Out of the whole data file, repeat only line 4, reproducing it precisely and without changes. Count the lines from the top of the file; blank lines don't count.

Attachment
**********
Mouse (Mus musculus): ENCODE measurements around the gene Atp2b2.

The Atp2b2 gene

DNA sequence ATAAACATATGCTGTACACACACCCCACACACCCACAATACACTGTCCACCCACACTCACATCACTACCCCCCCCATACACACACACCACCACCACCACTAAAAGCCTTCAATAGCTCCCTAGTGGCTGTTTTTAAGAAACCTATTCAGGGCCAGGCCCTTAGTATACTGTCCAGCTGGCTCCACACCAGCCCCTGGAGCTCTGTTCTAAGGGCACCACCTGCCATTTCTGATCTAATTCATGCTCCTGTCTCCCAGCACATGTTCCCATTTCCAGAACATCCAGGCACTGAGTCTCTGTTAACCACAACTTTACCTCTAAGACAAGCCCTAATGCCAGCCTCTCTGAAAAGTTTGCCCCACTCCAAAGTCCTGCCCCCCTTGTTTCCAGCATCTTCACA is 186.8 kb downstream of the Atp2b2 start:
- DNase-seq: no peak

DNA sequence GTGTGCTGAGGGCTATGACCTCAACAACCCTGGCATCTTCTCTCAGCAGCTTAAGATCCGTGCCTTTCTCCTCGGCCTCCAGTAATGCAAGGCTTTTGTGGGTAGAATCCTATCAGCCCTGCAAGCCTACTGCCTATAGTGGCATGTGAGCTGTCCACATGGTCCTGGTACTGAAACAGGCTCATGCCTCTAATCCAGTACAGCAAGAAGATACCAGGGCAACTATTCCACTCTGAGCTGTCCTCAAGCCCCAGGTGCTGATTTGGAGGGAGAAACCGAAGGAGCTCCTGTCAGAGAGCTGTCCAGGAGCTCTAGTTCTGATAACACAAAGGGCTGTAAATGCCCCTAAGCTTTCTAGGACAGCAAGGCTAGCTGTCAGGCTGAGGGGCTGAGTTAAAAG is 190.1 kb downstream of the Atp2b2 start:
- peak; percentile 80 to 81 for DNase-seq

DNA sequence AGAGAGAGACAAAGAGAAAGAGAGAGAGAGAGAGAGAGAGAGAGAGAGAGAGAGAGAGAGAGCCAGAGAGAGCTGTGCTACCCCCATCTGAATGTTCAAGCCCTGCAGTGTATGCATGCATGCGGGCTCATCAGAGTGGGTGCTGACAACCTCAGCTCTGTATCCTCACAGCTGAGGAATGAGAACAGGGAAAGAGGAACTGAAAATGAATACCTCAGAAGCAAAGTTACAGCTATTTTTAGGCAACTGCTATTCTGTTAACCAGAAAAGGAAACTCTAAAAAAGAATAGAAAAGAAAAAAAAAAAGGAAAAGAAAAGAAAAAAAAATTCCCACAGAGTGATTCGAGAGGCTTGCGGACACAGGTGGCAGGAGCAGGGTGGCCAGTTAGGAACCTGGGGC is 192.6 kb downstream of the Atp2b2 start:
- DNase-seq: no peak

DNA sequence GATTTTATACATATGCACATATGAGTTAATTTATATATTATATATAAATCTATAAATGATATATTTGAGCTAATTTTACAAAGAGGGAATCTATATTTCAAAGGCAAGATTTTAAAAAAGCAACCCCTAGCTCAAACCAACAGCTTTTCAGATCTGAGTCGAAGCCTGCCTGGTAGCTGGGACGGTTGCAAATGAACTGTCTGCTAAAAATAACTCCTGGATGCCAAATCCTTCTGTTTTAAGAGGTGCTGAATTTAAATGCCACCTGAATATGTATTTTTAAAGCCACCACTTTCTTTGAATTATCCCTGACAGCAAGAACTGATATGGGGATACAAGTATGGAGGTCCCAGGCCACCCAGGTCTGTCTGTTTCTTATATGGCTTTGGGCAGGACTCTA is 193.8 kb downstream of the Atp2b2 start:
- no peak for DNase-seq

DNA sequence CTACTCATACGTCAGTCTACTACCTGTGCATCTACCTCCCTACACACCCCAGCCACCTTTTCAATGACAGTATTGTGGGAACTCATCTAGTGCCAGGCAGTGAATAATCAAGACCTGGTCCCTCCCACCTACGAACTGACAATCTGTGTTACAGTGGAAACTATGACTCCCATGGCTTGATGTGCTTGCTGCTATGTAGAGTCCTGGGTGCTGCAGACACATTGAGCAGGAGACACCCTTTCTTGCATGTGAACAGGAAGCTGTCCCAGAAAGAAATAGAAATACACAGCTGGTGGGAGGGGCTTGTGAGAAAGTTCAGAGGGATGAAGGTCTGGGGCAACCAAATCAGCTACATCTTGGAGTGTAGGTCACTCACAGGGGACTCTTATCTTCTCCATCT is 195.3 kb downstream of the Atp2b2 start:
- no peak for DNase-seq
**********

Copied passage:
- DNase-seq: no peak